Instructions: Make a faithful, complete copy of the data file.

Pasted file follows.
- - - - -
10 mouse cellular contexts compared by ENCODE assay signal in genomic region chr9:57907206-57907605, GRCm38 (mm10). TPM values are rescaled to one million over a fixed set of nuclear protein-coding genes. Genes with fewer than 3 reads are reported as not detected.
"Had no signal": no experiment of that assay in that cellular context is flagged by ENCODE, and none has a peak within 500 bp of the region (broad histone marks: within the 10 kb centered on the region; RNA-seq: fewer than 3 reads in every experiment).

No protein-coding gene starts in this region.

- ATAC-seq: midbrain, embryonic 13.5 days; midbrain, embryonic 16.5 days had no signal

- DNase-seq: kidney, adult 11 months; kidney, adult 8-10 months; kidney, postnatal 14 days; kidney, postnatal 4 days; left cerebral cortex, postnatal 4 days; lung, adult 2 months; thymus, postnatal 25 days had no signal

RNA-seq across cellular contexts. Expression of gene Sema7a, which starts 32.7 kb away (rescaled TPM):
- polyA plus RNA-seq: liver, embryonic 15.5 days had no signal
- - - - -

10 mouse cellular contexts compared by ENCODE assay signal in genomic region chr9:57907206-57907605, GRCm38 (mm10). TPM values are rescaled to one million over a fixed set of nuclear protein-coding genes. Genes with fewer than 3 reads are reported as not detected.
"Had no signal": no experiment of that assay in that cellular context is flagged by ENCODE, and none has a peak within 500 bp of the region (broad histone marks: within the 10 kb centered on the region; RNA-seq: fewer than 3 reads in every experiment).

No protein-coding gene starts in this region.

- ATAC-seq: midbrain, embryonic 13.5 days; midbrain, embryonic 16.5 days had no signal

- DNase-seq: kidney, adult 11 months; kidney, adult 8-10 months; kidney, postnatal 14 days; kidney, postnatal 4 days; left cerebral cortex, postnatal 4 days; lung, adult 2 months; thymus, postnatal 25 days had no signal

RNA-seq across cellular contexts. Expression of gene Sema7a, which starts 32.7 kb away (rescaled TPM):
- polyA plus RNA-seq: liver, embryonic 15.5 days had no signal